Most teens communicate with their friends through text messages. Should you allow yours complete privacy with texting, or read them whenever you want?
Some parents have no problem with snooping through their teen’s text messages. Here are three things to consider regarding your teen’s privacy.
Before texting became the standard method of communication between teens, having a private conversation meant hiding in the closet with the home phone. With hundreds (or thousands) of text messages sent to and from your teen’s cell phone each month, everything he is talking about is private. How do you decide how much privacy to allow?
Privacy – a right?
Many teens would say that parents monitoring text messages is an invasion of their privacy. You may have no reason at all to suspect that your teen is doing anything wrong, but it is your job to teach her to be responsible with communication. In this cyber-based world we live in, anything you send out via email, text, IM or Facebook status never truly goes away. Teens need to understand these messages aren’t really private at all, and your monitoring them occasionally shouldn’t be a big deal. “Review personal posts, texts or emails periodically reading only enough so your teen knows you’re checking,” suggests Michele Borba, Ed.D. and parenting expert.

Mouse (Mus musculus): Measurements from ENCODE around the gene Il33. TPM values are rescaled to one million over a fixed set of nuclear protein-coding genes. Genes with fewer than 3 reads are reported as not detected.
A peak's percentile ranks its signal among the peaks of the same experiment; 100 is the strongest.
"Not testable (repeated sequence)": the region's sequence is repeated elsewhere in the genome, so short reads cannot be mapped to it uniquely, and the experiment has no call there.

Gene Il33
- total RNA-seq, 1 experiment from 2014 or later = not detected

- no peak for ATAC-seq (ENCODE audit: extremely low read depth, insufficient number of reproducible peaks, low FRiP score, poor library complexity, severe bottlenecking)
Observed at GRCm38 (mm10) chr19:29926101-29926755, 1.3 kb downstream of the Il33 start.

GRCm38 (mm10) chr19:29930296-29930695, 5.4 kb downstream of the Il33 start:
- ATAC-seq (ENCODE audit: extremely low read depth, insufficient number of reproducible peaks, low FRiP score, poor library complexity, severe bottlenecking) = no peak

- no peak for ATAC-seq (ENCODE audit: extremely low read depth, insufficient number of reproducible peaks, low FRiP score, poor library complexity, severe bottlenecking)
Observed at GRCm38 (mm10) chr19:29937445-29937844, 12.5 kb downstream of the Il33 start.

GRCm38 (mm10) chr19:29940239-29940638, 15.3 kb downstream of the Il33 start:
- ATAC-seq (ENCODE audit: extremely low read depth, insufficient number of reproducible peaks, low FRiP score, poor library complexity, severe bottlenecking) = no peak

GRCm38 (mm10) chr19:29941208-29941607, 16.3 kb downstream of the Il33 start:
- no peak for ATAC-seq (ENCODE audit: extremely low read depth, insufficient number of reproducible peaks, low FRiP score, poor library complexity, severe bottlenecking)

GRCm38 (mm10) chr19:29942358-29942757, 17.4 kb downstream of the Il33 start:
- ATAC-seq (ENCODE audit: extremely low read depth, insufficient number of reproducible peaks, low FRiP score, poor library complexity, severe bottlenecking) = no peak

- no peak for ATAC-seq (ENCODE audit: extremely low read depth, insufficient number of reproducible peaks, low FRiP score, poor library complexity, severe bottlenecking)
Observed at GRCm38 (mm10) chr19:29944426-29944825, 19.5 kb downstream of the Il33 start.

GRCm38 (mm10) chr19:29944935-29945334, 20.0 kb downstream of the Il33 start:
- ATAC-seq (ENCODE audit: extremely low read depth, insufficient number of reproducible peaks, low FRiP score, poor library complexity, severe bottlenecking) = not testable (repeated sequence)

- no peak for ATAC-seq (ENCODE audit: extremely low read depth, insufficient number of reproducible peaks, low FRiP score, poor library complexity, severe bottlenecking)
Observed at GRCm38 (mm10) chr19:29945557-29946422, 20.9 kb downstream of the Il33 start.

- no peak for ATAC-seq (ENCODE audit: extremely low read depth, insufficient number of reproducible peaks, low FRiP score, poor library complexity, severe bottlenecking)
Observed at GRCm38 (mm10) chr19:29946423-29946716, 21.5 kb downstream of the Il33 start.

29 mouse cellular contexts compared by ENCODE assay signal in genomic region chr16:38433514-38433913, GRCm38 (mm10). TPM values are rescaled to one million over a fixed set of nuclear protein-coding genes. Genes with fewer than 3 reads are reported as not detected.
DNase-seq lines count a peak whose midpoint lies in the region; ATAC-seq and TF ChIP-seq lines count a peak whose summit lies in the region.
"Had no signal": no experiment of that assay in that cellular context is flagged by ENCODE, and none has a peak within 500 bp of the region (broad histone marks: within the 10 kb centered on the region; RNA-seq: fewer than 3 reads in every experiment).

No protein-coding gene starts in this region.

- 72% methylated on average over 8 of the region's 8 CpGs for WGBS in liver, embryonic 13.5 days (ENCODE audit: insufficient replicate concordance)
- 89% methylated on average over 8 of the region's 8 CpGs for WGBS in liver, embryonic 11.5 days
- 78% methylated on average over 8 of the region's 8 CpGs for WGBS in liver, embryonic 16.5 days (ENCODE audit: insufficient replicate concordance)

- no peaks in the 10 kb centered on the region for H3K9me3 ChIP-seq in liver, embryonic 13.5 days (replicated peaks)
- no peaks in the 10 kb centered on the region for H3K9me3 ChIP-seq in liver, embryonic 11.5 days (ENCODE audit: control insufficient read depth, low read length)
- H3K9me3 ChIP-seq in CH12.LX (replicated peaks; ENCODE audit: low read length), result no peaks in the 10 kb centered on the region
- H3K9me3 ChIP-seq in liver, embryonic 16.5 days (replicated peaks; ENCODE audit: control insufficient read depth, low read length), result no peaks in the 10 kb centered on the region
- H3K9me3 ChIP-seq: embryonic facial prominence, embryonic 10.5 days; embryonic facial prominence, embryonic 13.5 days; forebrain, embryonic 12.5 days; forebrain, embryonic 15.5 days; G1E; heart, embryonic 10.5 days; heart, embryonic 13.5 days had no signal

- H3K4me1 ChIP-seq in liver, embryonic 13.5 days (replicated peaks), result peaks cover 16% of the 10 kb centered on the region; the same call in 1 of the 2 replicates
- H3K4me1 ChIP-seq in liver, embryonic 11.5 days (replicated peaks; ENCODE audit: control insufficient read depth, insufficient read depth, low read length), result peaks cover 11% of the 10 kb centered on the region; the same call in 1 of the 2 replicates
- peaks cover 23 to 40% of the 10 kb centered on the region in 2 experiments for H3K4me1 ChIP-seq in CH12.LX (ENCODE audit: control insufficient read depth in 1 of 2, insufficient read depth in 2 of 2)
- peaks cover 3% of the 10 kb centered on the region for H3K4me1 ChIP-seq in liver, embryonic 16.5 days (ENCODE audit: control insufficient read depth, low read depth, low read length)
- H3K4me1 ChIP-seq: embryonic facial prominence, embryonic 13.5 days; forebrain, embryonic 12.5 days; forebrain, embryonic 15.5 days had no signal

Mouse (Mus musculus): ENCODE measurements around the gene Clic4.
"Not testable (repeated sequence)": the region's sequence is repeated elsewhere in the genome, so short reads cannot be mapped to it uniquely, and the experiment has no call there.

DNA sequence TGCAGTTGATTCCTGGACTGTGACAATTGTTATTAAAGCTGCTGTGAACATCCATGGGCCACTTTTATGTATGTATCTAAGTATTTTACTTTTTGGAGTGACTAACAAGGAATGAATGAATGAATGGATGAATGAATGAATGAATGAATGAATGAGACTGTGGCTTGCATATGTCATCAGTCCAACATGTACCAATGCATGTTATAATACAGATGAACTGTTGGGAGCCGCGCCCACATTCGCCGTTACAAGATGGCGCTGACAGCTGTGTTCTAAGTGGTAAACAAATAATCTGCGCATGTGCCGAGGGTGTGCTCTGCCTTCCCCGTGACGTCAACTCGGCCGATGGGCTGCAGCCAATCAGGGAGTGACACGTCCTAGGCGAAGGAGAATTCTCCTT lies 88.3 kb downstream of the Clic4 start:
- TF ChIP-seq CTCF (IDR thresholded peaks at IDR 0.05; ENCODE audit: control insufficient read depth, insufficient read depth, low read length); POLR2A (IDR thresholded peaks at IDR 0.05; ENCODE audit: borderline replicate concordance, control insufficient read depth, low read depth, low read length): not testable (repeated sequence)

Learn how much privacy your teen should have >>
Trust only goes so far
Many parents have no reason to suspect that their teen’s text messages contain anything but harmless LOLs and OMGs. Most of the time this may be true, but the inherent privacy of cell phone banter also opens the door to behaviors you may not expect from your teen. Your daughter may get pulled into a cyber-bullying situation or talked into sending a provocative picture by a persistent boy. You may be saving her from a bad situation by just monitoring her texts occasionally. Borba says, “Fifty years of child development research also shows the best way to reduce kids’ risky behavior is “hands-on” parenting: knowing your kids’ whereabouts, having a strong relationship with their teen, setting clear rules and not [being] afraid to say no – those apply also online.”
Learn how you can trust your teen >>
Set the example
Do you often cover your screen to hide text messages from your teen? If you are talking to your teen and a text message comes in on your phone do you immediately respond, or wait until your conversation is over? Teaching your teen the proper use of his cell phone starts with your own behavior. If your text messages aren’t fit for her eyes, you are setting the precedent that inappropriate activity is acceptable in text messages.
By staying involved in your teen’s texting, you stand a better chance of keeping her out of difficult situations.